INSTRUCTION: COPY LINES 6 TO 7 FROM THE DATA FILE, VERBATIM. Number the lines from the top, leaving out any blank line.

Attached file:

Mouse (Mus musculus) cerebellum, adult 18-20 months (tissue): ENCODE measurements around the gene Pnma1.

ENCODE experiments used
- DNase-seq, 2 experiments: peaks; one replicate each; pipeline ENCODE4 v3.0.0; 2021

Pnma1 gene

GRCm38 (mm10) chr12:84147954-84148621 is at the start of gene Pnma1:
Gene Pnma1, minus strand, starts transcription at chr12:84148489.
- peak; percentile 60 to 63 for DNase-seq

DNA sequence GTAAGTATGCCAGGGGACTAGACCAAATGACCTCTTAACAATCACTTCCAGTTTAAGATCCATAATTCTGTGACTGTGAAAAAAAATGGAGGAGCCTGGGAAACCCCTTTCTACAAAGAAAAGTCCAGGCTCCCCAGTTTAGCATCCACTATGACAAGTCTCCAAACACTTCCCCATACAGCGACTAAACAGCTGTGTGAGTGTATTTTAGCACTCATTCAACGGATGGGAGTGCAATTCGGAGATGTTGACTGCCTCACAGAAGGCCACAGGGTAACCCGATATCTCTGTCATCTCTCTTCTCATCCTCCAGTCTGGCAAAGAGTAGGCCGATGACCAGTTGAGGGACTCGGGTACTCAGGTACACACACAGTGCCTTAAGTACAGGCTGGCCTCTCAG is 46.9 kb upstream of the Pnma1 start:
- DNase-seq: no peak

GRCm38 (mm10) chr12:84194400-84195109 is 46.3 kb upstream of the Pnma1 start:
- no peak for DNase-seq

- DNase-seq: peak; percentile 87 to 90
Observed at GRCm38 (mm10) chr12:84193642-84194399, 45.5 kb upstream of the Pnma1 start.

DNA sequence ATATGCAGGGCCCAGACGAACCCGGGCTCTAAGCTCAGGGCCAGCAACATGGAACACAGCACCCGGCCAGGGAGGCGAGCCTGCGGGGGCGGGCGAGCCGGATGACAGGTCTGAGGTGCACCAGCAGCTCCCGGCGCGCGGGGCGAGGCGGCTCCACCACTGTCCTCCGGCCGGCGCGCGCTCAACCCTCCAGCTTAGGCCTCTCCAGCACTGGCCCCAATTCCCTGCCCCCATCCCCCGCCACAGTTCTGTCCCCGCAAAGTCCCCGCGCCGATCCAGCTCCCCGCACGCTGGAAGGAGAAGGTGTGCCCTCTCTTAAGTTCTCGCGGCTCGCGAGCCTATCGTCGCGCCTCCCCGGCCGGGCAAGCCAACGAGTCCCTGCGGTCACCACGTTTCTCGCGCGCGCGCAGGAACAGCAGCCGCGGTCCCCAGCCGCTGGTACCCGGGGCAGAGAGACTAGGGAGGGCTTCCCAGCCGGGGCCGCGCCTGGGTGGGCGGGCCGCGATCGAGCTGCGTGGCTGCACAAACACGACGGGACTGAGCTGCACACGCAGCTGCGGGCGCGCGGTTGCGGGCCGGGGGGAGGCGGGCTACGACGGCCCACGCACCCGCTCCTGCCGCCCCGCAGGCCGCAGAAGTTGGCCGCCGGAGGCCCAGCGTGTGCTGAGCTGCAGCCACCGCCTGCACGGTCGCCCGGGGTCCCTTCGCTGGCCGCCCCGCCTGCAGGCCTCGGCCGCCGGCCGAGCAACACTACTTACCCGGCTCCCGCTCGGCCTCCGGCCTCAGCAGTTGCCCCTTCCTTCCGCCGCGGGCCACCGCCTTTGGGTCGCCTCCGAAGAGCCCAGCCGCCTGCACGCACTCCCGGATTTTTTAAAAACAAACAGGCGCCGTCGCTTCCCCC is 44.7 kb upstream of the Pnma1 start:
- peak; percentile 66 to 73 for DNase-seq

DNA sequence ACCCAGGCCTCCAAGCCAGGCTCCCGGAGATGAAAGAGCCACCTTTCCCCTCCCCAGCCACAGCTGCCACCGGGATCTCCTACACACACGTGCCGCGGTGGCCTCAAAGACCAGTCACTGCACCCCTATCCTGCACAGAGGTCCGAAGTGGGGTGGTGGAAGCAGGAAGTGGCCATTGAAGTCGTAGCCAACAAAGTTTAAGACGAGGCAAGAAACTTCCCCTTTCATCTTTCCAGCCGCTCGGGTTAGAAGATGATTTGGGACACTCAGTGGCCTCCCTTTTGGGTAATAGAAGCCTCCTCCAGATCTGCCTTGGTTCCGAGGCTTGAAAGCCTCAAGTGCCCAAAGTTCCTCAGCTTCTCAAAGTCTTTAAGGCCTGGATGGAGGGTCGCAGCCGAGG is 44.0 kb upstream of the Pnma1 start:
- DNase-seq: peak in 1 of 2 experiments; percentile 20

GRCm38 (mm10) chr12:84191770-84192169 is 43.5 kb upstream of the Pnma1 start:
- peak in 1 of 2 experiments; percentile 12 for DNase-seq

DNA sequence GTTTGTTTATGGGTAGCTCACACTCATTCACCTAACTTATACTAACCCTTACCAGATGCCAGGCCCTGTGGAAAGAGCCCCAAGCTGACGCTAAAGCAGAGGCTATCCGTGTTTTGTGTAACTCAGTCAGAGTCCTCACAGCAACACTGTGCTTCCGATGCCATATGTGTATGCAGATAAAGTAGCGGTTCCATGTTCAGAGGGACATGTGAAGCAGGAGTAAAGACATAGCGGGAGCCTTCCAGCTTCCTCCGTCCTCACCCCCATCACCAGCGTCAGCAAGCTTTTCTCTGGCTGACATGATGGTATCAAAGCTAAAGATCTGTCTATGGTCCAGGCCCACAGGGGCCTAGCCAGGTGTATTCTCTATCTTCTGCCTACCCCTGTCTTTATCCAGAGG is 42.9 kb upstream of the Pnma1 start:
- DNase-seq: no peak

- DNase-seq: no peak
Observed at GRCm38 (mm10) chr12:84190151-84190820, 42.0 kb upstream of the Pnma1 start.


Gene Pnma1, minus strand, starts transcription at chr12:84148489.
- peak; percentile 60 to 63 for DNase-seq